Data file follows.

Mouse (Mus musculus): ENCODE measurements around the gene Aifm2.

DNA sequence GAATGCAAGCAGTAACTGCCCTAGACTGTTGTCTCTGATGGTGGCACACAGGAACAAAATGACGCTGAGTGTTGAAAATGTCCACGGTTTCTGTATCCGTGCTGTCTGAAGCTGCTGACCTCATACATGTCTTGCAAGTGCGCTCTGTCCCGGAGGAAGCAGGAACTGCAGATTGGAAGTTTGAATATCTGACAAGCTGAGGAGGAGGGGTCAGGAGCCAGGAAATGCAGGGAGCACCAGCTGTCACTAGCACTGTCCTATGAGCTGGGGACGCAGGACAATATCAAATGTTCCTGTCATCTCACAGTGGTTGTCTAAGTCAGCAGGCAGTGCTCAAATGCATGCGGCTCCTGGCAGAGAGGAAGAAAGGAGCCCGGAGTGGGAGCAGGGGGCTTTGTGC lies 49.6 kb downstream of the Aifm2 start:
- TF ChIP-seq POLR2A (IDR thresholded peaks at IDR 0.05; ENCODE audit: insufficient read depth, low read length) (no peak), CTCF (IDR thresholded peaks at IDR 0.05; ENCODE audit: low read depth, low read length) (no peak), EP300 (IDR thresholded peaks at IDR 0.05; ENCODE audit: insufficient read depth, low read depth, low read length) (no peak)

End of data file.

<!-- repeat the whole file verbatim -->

Mouse (Mus musculus): ENCODE measurements around the gene Aifm2.

DNA sequence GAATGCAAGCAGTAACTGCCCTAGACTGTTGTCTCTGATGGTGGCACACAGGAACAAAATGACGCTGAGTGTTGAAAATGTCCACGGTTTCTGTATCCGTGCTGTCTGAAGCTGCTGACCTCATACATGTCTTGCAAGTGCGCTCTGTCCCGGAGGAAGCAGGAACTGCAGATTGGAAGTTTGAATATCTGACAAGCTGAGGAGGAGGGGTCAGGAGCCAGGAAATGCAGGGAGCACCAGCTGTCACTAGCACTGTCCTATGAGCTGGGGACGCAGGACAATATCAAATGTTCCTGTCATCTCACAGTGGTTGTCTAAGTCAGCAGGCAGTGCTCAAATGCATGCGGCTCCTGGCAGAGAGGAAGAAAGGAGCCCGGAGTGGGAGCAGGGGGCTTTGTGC lies 49.6 kb downstream of the Aifm2 start:
- TF ChIP-seq POLR2A (IDR thresholded peaks at IDR 0.05; ENCODE audit: insufficient read depth, low read length) (no peak), CTCF (IDR thresholded peaks at IDR 0.05; ENCODE audit: low read depth, low read length) (no peak), EP300 (IDR thresholded peaks at IDR 0.05; ENCODE audit: insufficient read depth, low read depth, low read length) (no peak)